Good luck. If you’d like to post a guest review on my blog, do ask! The worst I can say is “no thanks, not this time” after all!

 

 

A few additional remarks

 

Reviewing on Amazon can be a little bit fraught. They have two categories, 'Verified' and 'Unverified'. Your review is only verified if you actually bought the book - this does include if you downloaded it when it was on offer for free on Amazon, but NOT books you borrow through Kindle Unlimited. If you received an ARC of the book or received it in some other way than from Amazon, you should include a disclaimer. You'll find one at the end of most of my reviews which looks something like this:

 

"Disclaimer: I received a copy of this book for review through NetGalley*."

 

* or whatever reviewing site I got it from

 

or

 

"Disclaimer: I received an Advance Review Copy of this book from the author."

 

Amazon's terms and conditions mean that it's illegal to give a book in exchange for a review, so NEVER have a disclaimer that says something like "I received a copy of this book in exchange for an honest review". You'll end up with your reviews getting deleted.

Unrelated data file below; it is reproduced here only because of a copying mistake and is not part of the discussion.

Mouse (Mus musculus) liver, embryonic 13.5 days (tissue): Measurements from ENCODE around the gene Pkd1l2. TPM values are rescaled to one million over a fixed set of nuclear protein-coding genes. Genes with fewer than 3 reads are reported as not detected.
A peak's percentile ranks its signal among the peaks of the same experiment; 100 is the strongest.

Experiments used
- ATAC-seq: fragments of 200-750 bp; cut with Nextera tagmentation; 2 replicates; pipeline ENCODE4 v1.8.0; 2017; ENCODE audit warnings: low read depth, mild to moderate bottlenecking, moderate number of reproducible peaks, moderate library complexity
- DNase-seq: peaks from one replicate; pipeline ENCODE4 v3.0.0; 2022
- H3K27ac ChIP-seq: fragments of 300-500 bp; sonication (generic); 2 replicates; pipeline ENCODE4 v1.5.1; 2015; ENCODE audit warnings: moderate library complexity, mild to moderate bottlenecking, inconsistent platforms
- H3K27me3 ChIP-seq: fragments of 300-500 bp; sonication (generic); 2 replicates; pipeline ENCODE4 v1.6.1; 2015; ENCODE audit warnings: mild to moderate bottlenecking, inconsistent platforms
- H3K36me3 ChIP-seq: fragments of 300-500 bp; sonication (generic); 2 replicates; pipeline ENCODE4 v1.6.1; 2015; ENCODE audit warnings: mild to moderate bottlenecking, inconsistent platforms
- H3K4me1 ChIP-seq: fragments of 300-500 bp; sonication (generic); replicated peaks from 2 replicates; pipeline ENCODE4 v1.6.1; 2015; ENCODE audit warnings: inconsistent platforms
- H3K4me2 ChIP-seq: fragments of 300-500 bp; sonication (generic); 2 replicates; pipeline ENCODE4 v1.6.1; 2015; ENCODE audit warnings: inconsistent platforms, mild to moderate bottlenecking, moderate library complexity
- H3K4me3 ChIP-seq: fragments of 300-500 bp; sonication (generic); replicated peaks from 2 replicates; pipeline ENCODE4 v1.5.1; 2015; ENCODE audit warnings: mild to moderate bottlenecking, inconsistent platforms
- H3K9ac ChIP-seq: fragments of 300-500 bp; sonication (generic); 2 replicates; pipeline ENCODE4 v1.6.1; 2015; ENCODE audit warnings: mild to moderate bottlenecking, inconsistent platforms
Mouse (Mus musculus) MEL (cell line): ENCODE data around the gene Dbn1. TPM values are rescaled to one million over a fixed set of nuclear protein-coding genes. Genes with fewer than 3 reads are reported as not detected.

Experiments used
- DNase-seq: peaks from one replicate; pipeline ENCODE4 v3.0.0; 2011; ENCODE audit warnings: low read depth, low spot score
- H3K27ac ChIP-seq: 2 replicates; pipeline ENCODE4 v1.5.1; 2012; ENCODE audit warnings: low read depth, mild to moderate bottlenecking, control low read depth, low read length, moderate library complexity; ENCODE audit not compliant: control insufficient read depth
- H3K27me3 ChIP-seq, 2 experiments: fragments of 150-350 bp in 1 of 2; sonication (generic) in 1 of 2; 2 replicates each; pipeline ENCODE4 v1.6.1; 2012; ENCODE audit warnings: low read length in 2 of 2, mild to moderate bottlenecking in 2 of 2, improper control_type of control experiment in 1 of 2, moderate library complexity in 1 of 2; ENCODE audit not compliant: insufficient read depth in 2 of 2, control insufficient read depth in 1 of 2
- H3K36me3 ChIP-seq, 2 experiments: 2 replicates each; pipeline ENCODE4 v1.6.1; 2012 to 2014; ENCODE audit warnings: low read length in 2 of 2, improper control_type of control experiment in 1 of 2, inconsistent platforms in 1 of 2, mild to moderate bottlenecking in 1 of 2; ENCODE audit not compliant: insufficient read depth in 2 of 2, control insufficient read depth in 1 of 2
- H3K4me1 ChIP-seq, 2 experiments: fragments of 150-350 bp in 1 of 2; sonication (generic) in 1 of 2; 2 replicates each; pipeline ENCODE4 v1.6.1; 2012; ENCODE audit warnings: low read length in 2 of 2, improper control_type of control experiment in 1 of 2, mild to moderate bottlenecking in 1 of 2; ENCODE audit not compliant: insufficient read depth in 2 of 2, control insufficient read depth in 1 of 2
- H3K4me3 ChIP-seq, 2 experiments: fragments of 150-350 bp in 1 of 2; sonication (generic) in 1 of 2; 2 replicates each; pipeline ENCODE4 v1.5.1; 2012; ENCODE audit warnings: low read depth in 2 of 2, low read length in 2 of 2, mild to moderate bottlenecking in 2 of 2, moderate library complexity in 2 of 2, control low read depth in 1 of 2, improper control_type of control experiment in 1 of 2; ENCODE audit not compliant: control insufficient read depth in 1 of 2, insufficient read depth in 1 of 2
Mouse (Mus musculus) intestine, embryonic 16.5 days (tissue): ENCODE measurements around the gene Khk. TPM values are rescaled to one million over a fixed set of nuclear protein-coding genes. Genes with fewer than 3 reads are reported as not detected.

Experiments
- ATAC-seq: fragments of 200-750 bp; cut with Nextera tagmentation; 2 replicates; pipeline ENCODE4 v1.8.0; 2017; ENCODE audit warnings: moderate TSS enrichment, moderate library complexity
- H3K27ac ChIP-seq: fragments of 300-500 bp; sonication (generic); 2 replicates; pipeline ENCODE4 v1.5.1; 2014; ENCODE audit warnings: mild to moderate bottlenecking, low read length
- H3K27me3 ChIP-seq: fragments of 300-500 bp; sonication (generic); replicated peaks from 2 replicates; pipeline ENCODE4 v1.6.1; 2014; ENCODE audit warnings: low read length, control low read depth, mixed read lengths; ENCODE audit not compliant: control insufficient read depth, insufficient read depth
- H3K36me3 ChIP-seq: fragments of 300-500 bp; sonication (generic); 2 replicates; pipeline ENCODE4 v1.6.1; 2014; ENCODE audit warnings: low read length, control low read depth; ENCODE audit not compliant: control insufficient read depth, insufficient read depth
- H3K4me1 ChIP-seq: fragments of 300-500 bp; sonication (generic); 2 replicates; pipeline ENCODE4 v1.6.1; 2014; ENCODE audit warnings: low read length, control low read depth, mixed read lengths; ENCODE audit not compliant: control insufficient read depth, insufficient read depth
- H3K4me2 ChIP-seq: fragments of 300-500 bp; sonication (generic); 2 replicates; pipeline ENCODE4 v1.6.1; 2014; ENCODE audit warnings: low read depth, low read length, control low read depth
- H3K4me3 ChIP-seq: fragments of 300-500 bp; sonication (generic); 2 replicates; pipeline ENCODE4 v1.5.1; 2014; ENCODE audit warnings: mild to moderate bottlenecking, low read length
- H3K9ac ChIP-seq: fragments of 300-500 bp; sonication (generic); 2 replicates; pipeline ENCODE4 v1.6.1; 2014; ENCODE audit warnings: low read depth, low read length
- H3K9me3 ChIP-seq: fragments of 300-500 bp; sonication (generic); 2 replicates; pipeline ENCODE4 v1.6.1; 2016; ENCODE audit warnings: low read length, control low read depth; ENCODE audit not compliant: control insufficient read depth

You can post a maximum of 5 Unverified book reviews per week to Amazon. Their week resets on Sundays. You can't use swear words in your reviews or they will be rejected.

 

When you set up your Amazon account, it's possible to edit your reviewer page to include contact details and give permission for authors to contact you. See mine for an example. I get at least a couple of emails a week from (brave) authors asking for a review. If you aren't as harsh as me when you get a crappy book, you may get more!

 

I will say that if authors approach me privately and ask for a review, and I think the book is bad, I usually email back with a critique and don't post the review publicly. I just give it a star rating on Goodreads to record that I've read it, and leave it at that.